I can confirm that last bit about the difficulty of explaining these
concepts, though I do so as a Deweyan always wondering exactly how did he
borrow and deviate from Peirce's concepts.  I do hear a number of people
say that they "like Peirce," but it is never clear to what they are
referring.  That might be due to my ignorance of the received view of
Peirce.  Perhaps someone could enlighten me?

Jason

On Thu, Mar 29, 2012 at 4:08 AM, Catherine Legg <cl...@waikato.ac.nz> wrote:

> Gary R wrote:
> *
> >>For my own part, I tend--as perhaps Jon does as well--to see
> esthetic/ethics/logic as semeiotic as being in genuine tricategorial
> relation so that they *inform* each other in interesting ways. Trichotomic
> vector theory, then, does not demand that one necessarily always follow
> the order: 1ns (esthetic), then 2ns (ethics), then 3ns (logic). One may
> also look at the three involutionally (logic involves ethics which, in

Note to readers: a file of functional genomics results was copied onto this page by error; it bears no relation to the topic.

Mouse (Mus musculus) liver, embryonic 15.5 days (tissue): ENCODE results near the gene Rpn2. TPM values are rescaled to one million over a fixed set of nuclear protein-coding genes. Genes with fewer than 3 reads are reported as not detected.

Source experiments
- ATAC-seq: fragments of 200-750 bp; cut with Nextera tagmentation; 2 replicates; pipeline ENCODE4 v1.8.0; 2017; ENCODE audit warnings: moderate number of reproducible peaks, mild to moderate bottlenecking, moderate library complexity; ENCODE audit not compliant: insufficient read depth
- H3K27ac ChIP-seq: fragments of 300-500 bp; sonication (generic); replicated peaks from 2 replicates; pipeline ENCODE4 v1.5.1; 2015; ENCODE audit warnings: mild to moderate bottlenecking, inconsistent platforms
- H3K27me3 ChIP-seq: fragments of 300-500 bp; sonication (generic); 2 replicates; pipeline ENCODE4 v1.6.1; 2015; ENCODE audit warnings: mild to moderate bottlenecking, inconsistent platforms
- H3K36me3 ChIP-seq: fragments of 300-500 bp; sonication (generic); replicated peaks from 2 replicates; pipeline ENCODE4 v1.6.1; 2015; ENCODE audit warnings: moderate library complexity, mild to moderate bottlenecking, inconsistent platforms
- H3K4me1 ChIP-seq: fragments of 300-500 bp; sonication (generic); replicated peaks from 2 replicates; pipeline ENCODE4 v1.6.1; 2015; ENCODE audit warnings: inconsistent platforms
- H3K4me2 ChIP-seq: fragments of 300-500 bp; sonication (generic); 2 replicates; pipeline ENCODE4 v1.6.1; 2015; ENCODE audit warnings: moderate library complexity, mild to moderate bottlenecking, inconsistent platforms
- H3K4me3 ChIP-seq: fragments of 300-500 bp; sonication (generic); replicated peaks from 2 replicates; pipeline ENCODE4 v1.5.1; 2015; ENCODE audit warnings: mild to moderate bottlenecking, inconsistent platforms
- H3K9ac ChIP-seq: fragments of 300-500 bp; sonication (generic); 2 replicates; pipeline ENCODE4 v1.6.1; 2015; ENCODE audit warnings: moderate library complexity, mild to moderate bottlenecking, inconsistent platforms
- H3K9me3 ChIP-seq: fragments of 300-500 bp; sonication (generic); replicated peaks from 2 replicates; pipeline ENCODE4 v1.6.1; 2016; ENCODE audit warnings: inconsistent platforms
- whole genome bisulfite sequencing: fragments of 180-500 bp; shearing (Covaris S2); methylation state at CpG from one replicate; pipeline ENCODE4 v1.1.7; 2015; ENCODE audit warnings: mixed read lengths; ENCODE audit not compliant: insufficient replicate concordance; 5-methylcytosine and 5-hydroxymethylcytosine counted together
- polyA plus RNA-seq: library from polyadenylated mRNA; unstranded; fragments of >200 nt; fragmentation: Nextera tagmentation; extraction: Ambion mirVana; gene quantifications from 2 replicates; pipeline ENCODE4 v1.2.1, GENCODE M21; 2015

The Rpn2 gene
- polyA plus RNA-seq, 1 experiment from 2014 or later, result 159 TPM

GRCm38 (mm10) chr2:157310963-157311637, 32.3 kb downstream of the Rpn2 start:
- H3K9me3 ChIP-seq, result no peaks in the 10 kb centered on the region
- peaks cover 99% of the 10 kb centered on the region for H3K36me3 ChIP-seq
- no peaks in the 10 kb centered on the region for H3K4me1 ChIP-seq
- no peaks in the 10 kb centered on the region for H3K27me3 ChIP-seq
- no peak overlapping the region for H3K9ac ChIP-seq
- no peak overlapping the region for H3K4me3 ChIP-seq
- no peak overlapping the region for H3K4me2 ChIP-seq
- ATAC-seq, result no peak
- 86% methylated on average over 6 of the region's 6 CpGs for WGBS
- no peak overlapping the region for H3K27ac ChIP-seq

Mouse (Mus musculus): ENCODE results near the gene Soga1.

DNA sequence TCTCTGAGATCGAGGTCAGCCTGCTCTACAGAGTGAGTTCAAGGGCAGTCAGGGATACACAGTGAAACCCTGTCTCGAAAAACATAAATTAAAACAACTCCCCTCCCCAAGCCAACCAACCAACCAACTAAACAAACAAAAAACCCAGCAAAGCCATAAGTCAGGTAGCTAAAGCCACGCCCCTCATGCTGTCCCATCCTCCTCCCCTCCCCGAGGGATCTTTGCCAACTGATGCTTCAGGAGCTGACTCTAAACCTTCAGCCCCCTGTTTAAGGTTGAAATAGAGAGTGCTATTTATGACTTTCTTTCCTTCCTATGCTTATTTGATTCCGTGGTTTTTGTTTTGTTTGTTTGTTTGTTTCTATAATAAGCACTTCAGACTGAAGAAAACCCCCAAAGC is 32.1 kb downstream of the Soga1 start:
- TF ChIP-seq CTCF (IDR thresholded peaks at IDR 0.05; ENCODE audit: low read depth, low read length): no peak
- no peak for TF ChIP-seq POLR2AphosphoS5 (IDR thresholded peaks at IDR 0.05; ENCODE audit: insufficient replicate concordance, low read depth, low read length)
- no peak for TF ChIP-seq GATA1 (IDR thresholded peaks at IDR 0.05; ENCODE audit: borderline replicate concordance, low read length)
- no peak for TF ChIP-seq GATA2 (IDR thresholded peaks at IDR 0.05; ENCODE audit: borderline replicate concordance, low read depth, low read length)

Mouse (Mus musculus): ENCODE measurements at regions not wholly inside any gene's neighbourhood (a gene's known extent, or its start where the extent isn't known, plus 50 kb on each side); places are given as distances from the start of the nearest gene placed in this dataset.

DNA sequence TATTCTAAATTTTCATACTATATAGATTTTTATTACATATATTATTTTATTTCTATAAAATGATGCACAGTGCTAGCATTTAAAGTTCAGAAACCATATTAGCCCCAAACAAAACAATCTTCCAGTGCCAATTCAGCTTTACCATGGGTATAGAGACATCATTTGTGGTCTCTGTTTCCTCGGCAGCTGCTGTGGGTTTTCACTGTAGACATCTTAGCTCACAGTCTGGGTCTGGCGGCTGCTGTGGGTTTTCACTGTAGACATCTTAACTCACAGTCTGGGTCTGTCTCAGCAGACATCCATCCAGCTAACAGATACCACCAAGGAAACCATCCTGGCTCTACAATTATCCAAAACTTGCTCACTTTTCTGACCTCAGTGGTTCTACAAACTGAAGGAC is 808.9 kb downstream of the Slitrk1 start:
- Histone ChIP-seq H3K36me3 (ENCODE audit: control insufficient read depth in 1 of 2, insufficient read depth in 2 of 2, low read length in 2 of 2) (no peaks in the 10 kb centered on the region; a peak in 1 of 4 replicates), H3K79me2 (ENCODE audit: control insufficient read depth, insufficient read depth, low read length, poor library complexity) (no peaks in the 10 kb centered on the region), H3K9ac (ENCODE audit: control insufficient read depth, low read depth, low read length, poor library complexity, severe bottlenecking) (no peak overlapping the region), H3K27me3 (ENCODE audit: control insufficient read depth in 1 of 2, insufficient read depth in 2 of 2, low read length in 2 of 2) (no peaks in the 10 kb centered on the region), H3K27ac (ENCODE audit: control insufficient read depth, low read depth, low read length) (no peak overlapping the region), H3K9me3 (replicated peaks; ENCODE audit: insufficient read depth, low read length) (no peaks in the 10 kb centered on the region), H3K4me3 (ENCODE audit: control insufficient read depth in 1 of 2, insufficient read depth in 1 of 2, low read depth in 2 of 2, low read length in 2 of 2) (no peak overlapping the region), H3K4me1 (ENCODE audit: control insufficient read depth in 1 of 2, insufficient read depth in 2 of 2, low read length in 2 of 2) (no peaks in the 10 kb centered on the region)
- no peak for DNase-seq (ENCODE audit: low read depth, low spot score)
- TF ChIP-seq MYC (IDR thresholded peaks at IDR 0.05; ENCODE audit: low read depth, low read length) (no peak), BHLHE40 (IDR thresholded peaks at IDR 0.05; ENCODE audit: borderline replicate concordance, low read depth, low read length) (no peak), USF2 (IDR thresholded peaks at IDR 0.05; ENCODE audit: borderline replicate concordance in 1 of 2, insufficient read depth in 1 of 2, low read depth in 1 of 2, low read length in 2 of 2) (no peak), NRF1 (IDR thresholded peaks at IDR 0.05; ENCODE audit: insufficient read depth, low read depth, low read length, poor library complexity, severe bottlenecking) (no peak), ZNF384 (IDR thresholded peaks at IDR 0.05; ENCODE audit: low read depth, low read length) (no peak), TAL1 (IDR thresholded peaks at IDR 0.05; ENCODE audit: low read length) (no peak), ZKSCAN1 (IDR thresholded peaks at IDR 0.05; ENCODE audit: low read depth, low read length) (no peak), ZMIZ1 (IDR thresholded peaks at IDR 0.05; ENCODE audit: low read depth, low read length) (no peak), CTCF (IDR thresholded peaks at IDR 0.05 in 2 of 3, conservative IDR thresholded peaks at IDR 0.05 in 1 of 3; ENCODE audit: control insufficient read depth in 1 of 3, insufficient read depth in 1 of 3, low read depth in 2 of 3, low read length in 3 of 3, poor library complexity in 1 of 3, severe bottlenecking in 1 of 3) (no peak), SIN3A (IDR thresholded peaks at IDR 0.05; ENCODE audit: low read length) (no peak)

> turn, involves esthetic) or, even, according to the vector of
> representation (logic shows esthetic to be in that particular relation to
> ethics which Peirce holds them to be in). But only a very few scholars
> have taken up tricategorial vector relations. Indeed, R. J. Parmentier and
> I are the only folk I know of who have published work on possible paths of
> movement (vectors) through a genuine trichotomic relation which does *not*
> follow the Hegelian order: 1ns then 2ns then 3ns.
>
> This is very interesting, thanks Gary :-)
>
> >>Indeed, with a  few exceptions, there appears at present to be
> relatively little interest in Peirce's categories generally speaking.
> Given the way they pervade his scientific and philosophical work, and
> considering how highly he valued their discovery, this has always struck
> me as quite odd.
> *
>
> I have found that presenting on these concepts to non-Peirceans in
> seminars and conference papers can be very hard work. It doesn't make much
> sense to people who aren't already thinking within Peirce's system.
>
> Cathy
>
>
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